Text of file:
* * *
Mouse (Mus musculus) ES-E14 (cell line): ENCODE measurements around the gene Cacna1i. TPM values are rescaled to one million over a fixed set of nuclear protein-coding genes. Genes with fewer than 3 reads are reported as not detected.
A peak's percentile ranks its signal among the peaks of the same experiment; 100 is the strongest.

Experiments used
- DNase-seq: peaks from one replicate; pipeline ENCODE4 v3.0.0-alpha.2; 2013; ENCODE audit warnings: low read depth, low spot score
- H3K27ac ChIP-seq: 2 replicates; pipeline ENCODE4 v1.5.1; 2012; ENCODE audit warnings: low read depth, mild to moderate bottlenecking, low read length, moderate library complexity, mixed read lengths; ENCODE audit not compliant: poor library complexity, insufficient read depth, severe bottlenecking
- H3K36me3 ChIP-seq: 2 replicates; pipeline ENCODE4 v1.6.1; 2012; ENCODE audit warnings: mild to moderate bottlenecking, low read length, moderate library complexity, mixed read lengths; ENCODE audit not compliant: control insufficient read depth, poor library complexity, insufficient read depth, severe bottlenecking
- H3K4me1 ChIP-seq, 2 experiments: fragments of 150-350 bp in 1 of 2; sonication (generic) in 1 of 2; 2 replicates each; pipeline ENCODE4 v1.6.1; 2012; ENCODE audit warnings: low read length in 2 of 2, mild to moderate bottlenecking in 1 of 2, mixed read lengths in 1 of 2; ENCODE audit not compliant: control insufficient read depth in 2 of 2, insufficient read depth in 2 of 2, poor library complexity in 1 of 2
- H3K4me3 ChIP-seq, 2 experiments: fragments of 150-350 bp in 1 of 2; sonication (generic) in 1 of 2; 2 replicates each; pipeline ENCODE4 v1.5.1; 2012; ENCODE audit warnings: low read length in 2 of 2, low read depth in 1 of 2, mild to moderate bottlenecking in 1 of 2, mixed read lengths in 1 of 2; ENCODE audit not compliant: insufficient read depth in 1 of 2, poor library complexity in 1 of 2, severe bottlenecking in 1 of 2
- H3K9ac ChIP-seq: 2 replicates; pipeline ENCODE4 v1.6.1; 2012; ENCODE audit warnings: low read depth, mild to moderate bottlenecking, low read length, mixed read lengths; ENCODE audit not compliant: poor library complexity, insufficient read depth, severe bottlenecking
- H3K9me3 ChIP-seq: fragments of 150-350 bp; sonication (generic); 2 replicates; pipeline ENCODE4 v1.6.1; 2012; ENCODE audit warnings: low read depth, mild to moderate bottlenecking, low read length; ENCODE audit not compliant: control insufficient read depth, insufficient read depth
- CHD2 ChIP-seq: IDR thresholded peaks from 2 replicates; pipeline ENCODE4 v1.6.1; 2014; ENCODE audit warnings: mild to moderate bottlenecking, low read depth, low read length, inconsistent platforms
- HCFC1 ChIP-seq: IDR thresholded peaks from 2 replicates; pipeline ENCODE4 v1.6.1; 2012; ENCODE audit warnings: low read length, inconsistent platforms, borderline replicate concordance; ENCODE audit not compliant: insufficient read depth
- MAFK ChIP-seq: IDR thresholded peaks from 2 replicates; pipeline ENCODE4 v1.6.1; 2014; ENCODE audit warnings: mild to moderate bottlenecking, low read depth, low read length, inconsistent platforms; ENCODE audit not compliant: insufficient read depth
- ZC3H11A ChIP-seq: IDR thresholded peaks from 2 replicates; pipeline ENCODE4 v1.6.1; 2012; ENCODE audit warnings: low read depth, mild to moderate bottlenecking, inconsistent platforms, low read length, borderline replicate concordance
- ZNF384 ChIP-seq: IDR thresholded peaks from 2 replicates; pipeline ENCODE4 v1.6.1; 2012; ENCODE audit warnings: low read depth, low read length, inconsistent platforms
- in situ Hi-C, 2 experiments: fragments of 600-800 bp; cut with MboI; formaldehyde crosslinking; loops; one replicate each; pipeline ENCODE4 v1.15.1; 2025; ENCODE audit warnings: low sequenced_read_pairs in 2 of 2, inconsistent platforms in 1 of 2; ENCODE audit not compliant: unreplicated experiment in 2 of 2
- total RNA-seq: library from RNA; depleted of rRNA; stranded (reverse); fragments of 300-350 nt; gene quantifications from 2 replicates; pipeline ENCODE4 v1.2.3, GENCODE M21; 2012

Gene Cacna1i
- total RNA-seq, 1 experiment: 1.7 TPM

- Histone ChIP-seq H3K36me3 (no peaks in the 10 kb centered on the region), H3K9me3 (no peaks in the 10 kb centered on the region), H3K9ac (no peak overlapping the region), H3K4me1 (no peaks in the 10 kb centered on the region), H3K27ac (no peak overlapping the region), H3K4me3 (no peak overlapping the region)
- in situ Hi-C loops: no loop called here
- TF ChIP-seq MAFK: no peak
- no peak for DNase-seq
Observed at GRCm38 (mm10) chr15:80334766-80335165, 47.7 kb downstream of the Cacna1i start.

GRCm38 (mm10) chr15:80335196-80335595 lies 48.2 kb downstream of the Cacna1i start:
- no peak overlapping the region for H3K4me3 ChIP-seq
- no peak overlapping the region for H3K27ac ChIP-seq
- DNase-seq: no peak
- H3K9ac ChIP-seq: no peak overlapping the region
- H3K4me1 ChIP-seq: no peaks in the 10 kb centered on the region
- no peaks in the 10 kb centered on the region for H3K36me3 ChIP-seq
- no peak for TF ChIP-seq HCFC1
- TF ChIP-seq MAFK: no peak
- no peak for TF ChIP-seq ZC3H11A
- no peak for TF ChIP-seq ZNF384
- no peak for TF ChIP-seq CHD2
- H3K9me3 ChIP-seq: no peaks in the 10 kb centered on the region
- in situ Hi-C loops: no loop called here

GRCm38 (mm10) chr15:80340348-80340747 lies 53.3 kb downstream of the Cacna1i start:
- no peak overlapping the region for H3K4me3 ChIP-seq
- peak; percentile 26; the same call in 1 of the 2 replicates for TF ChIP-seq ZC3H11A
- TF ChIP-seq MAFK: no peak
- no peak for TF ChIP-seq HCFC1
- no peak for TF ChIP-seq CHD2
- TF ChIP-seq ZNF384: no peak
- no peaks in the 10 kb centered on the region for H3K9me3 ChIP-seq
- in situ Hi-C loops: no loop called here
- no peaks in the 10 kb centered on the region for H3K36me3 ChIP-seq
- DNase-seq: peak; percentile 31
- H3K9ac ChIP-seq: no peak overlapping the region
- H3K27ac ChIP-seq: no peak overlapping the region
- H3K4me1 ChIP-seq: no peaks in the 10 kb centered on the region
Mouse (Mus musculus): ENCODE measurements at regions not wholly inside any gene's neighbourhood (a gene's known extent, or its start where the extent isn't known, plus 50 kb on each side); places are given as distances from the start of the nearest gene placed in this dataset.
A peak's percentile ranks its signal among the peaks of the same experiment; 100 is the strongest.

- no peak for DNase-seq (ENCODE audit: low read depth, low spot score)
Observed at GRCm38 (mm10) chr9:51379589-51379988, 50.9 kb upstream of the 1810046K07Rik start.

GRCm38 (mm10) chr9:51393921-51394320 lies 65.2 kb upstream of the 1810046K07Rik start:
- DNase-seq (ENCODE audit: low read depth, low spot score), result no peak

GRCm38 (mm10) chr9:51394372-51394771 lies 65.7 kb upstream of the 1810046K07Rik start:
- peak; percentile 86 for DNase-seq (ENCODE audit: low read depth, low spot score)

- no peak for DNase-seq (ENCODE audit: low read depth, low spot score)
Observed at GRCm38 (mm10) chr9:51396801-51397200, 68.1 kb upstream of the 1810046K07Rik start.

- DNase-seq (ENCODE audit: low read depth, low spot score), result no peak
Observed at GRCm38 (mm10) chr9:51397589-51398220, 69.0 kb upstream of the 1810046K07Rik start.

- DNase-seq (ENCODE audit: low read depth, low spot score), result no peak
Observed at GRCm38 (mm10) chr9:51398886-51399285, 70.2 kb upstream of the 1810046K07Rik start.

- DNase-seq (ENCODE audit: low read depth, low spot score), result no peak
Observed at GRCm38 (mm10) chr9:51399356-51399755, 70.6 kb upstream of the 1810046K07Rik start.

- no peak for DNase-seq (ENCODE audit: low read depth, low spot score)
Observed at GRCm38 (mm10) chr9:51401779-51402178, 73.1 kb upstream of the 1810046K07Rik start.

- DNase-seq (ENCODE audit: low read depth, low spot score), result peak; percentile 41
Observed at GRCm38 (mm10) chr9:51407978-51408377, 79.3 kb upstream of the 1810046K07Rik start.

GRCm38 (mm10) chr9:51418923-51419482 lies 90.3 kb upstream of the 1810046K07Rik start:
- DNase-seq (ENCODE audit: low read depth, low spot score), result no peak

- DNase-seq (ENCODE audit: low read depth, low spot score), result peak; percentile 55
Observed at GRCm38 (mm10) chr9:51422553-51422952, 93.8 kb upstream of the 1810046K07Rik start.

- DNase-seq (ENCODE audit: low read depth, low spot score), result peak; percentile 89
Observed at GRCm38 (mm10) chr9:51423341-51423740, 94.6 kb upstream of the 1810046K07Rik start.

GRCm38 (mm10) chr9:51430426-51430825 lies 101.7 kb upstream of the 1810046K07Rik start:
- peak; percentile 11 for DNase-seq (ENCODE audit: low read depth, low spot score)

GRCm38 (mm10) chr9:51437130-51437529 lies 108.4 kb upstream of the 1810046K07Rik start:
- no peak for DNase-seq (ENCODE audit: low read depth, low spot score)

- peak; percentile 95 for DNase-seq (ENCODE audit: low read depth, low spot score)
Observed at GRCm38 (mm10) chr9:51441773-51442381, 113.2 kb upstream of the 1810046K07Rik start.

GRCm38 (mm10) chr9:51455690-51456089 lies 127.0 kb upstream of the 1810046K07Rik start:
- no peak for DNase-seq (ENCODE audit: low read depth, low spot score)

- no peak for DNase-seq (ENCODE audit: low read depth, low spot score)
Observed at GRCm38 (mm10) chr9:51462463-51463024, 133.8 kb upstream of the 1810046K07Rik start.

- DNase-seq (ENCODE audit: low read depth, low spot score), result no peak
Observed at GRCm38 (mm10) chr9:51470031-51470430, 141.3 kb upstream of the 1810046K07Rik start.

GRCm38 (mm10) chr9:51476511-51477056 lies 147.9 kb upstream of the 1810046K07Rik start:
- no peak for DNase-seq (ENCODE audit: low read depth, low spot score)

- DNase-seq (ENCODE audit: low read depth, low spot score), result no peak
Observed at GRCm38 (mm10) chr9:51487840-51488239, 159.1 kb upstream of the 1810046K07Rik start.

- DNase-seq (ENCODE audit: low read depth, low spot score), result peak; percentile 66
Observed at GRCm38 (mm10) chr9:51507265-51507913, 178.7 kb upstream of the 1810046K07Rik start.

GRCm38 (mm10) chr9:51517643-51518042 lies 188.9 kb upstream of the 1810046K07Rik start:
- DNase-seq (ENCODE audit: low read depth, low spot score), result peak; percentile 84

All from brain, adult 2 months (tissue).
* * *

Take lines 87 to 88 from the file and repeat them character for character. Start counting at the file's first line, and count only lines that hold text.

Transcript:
- no peak for DNase-seq (ENCODE audit: low read depth, low spot score)
Observed at GRCm38 (mm10) chr9:51462463-51463024, 133.8 kb upstream of the 1810046K07Rik start.